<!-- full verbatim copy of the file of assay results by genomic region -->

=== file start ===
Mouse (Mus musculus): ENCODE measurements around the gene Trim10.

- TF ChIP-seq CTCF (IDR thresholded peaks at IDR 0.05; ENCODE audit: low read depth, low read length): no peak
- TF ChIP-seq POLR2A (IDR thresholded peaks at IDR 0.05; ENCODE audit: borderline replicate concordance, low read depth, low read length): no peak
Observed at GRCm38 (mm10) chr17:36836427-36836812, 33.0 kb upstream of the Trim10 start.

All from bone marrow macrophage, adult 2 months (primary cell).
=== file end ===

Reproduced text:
Mouse (Mus musculus): ENCODE measurements around the gene Trim10.

- TF ChIP-seq CTCF (IDR thresholded peaks at IDR 0.05; ENCODE audit: low read depth, low read length): no peak
- TF ChIP-seq POLR2A (IDR thresholded peaks at IDR 0.05; ENCODE audit: borderline replicate concordance, low read depth, low read length): no peak
Observed at GRCm38 (mm10) chr17:36836427-36836812, 33.0 kb upstream of the Trim10 start.

All from bone marrow macrophage, adult 2 months (primary cell).